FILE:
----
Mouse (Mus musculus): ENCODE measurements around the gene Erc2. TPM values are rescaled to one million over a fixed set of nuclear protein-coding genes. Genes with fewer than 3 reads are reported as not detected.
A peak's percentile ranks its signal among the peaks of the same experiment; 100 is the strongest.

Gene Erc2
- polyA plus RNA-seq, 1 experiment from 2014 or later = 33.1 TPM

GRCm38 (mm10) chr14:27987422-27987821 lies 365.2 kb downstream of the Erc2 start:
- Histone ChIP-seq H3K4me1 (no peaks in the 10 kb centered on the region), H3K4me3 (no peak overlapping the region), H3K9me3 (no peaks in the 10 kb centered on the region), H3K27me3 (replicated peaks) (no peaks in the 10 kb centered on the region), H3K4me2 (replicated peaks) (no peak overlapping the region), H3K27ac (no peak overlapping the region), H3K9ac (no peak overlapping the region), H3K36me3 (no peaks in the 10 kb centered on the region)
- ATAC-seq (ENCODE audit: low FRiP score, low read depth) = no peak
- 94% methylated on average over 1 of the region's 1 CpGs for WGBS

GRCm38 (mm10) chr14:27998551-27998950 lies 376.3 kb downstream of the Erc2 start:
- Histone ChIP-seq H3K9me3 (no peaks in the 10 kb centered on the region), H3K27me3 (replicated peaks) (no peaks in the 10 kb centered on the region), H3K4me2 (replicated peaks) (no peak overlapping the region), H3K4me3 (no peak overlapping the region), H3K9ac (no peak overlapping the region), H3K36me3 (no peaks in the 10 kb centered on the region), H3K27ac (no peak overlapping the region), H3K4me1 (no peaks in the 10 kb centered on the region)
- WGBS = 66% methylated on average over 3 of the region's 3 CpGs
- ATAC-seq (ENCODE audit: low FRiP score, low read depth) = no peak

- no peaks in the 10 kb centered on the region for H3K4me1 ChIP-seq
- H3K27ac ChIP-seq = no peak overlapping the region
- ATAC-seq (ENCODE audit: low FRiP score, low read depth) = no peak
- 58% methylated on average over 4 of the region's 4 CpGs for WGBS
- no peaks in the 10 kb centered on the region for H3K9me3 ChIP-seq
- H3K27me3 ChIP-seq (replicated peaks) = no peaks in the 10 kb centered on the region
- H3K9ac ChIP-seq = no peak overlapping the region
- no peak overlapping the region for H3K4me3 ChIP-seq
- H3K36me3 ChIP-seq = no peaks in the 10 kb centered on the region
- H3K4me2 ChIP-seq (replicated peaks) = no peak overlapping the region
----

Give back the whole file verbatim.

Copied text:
Mouse (Mus musculus): ENCODE measurements around the gene Erc2. TPM values are rescaled to one million over a fixed set of nuclear protein-coding genes. Genes with fewer than 3 reads are reported as not detected.
A peak's percentile ranks its signal among the peaks of the same experiment; 100 is the strongest.

Gene Erc2
- polyA plus RNA-seq, 1 experiment from 2014 or later = 33.1 TPM

GRCm38 (mm10) chr14:27987422-27987821 lies 365.2 kb downstream of the Erc2 start:
- Histone ChIP-seq H3K4me1 (no peaks in the 10 kb centered on the region), H3K4me3 (no peak overlapping the region), H3K9me3 (no peaks in the 10 kb centered on the region), H3K27me3 (replicated peaks) (no peaks in the 10 kb centered on the region), H3K4me2 (replicated peaks) (no peak overlapping the region), H3K27ac (no peak overlapping the region), H3K9ac (no peak overlapping the region), H3K36me3 (no peaks in the 10 kb centered on the region)
- ATAC-seq (ENCODE audit: low FRiP score, low read depth) = no peak
- 94% methylated on average over 1 of the region's 1 CpGs for WGBS

GRCm38 (mm10) chr14:27998551-27998950 lies 376.3 kb downstream of the Erc2 start:
- Histone ChIP-seq H3K9me3 (no peaks in the 10 kb centered on the region), H3K27me3 (replicated peaks) (no peaks in the 10 kb centered on the region), H3K4me2 (replicated peaks) (no peak overlapping the region), H3K4me3 (no peak overlapping the region), H3K9ac (no peak overlapping the region), H3K36me3 (no peaks in the 10 kb centered on the region), H3K27ac (no peak overlapping the region), H3K4me1 (no peaks in the 10 kb centered on the region)
- WGBS = 66% methylated on average over 3 of the region's 3 CpGs
- ATAC-seq (ENCODE audit: low FRiP score, low read depth) = no peak

- no peaks in the 10 kb centered on the region for H3K4me1 ChIP-seq
- H3K27ac ChIP-seq = no peak overlapping the region
- ATAC-seq (ENCODE audit: low FRiP score, low read depth) = no peak
- 58% methylated on average over 4 of the region's 4 CpGs for WGBS
- no peaks in the 10 kb centered on the region for H3K9me3 ChIP-seq
- H3K27me3 ChIP-seq (replicated peaks) = no peaks in the 10 kb centered on the region
- H3K9ac ChIP-seq = no peak overlapping the region
- no peak overlapping the region for H3K4me3 ChIP-seq
- H3K36me3 ChIP-seq = no peaks in the 10 kb centered on the region
- H3K4me2 ChIP-seq (replicated peaks) = no peak overlapping the region